Hargreaves, E., Saville, K., Buchanan, D., Gray, S. L., Perryman, J., & Quick, L. (2022). Sense of Competence, Autonomy and Relatedness during Primary-Secondary Transition: Children Express Their Own Experiences. International Journal of Educational and Life Transitions, 1(1): 6, pp. 1–16. DOI: https://doi.org/10.5334/ijelt.36
You can listen to Professor Eleanore Hargreaves’s podcast for an introduction to the article.
Transcript of the podcast
In in this article we address how the perspectives of transitioning children can further build on and illuminate Ryan and Deci’s self-determination theory. This claims that satisfaction of a person’s needs for competence, autonomy and relatedness Allows them to achieve what they call a positive experience: positive experience and Wellness outcomes. So a person needs competence, autonomy and relatedness. Competence means having attained something that they feel is valuable, and it includes confidence in doing things like playing football as well as schoolwork.That’s the first requirement to feel confident. The second is to feel autonomous, that is, to feel that you have some self direction over your own behaviours and you have a capacity also to critique your behaviours and those of the system. That’s the second essential. And the third essential need that needs to be met is relatedness. So that’s feeling affectively bonded to others. So we’re exploring self determination theory and how these three needs interrelate with each other and how they’re played out during the transition between primary and secondary school.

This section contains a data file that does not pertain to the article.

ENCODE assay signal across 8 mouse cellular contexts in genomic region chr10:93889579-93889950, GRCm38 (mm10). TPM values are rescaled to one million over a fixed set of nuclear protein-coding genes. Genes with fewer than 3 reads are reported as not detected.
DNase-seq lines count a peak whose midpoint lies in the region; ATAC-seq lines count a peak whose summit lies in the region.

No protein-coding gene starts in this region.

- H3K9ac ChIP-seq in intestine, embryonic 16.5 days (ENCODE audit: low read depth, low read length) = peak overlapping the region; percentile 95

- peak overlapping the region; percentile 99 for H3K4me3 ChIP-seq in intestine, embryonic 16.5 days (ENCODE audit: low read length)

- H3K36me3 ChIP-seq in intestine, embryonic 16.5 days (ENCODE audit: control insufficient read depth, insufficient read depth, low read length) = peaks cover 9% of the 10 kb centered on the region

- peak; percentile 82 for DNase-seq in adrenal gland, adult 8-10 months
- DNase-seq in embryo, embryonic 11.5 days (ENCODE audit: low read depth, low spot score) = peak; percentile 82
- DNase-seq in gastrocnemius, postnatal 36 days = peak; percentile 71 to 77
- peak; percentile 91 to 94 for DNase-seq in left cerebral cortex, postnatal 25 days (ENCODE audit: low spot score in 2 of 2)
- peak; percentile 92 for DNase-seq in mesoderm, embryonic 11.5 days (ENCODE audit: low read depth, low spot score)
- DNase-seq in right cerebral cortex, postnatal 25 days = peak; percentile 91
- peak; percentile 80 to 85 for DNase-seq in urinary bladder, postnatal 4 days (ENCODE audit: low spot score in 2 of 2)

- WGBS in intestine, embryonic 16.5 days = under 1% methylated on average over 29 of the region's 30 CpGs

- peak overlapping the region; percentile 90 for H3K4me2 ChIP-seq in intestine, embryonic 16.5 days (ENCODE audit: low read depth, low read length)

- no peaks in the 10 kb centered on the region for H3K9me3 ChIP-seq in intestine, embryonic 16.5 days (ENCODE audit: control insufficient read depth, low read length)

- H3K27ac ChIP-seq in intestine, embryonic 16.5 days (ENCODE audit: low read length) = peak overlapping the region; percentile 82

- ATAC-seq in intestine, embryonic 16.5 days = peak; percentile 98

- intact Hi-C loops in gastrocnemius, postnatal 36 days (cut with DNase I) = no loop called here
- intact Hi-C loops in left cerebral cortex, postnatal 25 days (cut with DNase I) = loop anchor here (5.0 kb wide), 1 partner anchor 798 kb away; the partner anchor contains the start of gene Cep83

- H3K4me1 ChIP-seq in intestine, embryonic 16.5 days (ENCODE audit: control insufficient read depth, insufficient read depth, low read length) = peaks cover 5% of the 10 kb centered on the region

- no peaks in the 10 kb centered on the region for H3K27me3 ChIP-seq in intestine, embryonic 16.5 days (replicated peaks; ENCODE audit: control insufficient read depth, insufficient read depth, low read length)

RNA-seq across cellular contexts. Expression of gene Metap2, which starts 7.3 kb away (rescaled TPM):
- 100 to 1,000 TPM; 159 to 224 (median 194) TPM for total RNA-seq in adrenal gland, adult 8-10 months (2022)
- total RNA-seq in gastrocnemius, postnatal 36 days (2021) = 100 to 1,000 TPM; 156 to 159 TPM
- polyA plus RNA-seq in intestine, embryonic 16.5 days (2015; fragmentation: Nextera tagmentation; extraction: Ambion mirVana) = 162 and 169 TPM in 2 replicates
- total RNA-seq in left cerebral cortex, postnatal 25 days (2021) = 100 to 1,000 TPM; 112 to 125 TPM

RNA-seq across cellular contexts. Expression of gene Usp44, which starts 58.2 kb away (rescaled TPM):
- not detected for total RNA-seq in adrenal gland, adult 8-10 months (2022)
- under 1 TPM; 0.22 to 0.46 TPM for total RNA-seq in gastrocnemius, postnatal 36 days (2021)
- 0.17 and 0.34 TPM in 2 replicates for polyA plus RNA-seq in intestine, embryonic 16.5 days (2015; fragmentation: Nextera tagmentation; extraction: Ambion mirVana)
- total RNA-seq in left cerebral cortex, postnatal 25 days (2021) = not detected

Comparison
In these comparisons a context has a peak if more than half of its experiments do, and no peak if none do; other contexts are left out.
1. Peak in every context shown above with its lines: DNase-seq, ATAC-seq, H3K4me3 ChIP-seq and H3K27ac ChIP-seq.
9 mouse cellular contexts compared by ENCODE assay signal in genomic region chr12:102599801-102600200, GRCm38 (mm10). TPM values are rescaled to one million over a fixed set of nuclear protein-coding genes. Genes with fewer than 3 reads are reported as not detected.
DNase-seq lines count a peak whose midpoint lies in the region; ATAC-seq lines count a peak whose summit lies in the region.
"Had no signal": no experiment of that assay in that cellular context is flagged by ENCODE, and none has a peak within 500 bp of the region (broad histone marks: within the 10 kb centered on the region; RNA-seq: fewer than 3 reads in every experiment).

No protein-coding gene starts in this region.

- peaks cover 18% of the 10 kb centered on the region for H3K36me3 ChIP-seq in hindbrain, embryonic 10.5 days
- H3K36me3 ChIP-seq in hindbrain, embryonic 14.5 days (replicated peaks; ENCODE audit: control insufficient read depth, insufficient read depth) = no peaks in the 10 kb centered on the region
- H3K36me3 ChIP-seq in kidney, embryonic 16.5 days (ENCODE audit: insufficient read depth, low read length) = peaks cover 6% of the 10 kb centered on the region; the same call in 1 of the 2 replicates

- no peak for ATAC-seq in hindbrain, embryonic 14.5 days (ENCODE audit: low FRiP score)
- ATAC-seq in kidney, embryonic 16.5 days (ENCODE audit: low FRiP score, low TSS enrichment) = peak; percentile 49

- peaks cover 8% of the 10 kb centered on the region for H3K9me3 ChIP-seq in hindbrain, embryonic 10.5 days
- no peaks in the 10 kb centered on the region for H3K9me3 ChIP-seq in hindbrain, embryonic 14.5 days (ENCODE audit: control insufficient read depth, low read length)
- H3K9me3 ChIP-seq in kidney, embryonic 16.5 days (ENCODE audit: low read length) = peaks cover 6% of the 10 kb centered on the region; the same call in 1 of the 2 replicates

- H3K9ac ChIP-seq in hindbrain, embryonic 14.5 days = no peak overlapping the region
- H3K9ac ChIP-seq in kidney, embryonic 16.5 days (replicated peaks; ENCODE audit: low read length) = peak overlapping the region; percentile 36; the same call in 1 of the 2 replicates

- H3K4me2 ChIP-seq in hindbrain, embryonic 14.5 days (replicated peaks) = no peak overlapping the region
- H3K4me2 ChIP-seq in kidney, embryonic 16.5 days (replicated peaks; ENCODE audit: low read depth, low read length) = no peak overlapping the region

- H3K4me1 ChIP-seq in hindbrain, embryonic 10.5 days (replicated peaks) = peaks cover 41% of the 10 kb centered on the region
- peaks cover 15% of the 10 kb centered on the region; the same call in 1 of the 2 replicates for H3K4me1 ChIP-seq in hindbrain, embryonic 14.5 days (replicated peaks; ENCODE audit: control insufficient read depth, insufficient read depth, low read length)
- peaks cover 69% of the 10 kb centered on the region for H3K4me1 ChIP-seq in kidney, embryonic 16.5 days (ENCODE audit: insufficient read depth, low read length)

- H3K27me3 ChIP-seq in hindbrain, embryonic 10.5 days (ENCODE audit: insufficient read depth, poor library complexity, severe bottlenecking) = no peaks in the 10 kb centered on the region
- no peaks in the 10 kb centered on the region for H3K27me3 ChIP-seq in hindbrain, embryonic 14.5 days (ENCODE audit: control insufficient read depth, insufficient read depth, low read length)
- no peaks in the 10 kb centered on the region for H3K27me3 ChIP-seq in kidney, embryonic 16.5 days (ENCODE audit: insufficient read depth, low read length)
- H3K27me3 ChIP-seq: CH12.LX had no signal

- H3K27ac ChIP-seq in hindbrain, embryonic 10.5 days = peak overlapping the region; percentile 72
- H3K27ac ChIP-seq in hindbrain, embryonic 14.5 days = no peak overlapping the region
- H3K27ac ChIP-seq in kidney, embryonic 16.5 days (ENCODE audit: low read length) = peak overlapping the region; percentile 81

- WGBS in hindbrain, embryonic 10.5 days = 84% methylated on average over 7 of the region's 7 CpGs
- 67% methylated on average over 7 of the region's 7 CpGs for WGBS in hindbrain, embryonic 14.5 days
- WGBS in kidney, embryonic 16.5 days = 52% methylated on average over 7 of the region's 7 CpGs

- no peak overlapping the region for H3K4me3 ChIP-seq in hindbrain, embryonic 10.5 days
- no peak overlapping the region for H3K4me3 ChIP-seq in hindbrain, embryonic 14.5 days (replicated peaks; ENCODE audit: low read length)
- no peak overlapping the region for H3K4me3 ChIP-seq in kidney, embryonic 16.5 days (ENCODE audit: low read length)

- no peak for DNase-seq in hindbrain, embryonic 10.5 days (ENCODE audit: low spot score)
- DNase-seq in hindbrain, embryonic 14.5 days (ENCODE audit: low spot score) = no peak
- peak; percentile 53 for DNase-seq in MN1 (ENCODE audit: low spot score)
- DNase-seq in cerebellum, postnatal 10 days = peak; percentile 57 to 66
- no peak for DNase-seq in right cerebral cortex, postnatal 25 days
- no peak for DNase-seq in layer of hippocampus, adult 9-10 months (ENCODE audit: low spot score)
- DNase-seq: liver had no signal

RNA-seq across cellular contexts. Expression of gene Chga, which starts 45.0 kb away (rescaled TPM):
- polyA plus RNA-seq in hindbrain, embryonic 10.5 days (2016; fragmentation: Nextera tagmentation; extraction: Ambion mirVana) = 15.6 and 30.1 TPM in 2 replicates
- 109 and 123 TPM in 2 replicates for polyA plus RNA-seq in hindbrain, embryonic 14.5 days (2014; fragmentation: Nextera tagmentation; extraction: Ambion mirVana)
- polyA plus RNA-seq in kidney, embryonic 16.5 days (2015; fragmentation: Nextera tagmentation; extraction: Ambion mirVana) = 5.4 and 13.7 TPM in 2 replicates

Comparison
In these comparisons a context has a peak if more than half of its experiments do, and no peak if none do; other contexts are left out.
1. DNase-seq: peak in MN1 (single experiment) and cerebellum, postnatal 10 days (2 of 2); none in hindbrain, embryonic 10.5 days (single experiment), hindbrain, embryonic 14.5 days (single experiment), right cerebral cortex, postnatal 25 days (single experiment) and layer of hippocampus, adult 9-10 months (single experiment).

So we draw on data from 2 research projects, one which is a survey study of 288 transitioning children. And one’s a life history study of 23 young children. The first is quantitative data and the 2nd is qualitative data.
So our findings illustrated the potential benefits of policymakers giving priority to a wider range of conceptions of competence beyond just attainment in maths and English i.e. The tests that children do. So this very limited focus on competence in maths and English does not help to support transitioning children’s self-confidence. Our findings also highlighted the need to nurture children’s capacity to recognize and direct their own schooling trajectories more autonomously and therefore, to direct their energies into engagement with learning and relationships, rather than into riling against controls or seeking to avoid humiliation and punishment. We showed how many of the children in the life history studies spent their time riling against controls or seeking to avoid humiliation and punishment. But most positively, our data manifested children’s high levels of relatedness both to peers and to teachers as they transitioned to new secondary schools and above all, it emphasized, and it exemplified the need for relatedness to accompany children’s strong sense of competence and autonomy during transition.